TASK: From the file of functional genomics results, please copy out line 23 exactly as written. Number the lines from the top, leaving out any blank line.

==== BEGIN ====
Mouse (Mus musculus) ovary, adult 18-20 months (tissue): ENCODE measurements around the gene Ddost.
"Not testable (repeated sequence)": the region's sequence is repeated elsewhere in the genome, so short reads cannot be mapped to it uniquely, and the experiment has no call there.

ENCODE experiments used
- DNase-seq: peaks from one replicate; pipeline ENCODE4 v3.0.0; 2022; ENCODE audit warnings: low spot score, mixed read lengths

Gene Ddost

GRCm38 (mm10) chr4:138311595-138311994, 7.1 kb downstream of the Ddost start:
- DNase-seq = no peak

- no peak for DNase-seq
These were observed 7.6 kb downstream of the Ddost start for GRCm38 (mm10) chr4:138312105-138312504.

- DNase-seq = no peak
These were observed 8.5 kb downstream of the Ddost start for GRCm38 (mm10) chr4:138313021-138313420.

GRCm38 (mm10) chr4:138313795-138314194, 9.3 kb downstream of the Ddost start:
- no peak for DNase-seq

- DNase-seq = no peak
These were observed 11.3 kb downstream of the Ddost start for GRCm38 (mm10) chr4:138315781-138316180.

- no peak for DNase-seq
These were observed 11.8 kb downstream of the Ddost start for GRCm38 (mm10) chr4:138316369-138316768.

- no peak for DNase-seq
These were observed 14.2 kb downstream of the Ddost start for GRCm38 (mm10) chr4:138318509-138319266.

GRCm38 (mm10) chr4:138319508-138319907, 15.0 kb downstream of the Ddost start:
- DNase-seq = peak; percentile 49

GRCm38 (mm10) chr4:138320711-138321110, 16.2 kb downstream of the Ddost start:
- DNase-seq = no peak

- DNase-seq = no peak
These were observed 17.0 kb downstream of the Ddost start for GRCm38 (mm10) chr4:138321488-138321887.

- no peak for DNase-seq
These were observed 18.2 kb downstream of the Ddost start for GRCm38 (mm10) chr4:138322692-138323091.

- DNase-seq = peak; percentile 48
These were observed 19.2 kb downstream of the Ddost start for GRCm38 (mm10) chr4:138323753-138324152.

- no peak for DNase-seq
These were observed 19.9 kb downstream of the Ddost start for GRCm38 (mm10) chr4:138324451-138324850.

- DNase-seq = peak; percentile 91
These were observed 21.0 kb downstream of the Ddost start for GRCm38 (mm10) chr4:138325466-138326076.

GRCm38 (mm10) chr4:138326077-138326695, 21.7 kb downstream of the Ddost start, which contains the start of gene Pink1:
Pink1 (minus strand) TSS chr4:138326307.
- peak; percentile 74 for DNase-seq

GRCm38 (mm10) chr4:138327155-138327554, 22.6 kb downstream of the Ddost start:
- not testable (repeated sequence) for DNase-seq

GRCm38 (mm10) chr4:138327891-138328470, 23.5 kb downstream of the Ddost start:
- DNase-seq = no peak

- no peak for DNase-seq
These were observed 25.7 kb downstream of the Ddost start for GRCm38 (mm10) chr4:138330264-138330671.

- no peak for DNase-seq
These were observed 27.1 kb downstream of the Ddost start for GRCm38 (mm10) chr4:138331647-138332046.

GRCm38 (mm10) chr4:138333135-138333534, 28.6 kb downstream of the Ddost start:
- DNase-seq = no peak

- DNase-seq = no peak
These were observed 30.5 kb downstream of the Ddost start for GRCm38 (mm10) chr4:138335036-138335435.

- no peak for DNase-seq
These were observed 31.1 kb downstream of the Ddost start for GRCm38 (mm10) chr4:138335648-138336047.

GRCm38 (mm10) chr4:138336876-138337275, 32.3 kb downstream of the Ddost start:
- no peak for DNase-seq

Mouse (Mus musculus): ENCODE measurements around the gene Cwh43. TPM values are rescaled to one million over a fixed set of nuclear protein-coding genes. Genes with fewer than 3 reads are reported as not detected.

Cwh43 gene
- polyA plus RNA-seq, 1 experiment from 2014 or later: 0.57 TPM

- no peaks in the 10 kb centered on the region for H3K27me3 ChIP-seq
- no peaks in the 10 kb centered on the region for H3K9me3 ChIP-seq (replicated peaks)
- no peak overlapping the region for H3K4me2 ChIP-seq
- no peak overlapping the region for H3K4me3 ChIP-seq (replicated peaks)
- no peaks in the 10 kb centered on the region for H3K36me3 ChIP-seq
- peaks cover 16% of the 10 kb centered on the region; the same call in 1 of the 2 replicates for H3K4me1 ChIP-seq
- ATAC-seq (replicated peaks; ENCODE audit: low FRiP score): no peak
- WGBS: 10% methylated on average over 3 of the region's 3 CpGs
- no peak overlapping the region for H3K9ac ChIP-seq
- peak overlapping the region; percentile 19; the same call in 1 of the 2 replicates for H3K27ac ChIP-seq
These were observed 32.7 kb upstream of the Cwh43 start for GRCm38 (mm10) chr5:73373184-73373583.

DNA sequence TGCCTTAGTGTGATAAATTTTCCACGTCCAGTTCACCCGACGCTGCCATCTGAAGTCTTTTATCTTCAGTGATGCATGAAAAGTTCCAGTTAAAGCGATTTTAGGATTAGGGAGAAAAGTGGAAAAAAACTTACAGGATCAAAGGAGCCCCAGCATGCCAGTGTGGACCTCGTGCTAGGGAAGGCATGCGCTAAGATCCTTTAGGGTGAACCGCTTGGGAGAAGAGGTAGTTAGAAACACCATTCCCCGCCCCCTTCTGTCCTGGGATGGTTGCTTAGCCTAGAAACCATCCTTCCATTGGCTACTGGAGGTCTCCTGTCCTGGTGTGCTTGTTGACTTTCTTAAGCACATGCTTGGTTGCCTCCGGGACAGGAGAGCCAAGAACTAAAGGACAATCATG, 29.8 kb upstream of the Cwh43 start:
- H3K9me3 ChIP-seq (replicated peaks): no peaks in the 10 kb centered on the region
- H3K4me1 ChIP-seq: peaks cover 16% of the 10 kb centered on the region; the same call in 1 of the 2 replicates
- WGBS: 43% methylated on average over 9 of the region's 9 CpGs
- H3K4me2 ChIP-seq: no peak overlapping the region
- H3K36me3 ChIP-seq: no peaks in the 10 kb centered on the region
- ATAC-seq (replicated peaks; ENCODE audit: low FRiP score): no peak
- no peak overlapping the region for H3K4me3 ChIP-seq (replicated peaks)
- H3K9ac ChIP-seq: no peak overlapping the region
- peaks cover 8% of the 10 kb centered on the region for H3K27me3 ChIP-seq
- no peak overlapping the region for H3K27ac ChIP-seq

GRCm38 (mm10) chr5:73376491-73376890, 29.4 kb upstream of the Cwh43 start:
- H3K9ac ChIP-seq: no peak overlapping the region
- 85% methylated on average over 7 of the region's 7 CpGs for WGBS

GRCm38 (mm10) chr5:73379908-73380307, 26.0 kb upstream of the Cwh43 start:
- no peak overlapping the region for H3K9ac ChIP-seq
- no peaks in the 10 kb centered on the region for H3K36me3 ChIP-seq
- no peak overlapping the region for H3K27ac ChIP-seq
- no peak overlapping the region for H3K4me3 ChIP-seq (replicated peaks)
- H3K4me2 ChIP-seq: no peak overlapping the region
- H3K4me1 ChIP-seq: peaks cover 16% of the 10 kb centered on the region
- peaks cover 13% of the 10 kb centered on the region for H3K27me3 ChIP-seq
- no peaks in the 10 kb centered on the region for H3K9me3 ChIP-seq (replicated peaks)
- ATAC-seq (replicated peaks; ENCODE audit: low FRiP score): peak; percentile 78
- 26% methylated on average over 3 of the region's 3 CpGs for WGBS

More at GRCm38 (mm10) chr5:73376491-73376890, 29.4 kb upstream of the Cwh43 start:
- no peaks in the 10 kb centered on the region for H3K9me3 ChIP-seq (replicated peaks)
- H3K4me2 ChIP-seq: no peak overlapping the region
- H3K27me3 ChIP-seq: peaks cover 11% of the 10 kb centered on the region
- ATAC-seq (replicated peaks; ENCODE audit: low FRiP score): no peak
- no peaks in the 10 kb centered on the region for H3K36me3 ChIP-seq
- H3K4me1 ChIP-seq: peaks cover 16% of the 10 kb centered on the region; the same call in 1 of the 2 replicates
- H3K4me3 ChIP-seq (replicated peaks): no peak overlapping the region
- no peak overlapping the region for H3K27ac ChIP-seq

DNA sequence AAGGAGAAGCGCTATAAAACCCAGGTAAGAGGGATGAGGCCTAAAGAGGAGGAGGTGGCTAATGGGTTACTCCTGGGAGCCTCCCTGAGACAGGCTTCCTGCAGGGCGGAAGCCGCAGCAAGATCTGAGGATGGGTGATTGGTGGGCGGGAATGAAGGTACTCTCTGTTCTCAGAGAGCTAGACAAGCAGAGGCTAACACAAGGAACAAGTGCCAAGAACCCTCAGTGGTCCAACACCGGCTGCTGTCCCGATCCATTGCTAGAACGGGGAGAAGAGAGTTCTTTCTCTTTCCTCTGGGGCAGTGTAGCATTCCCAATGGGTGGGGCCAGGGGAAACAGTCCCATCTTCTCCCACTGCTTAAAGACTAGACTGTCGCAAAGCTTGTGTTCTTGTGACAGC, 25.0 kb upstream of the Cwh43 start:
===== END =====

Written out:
- DNase-seq = no peak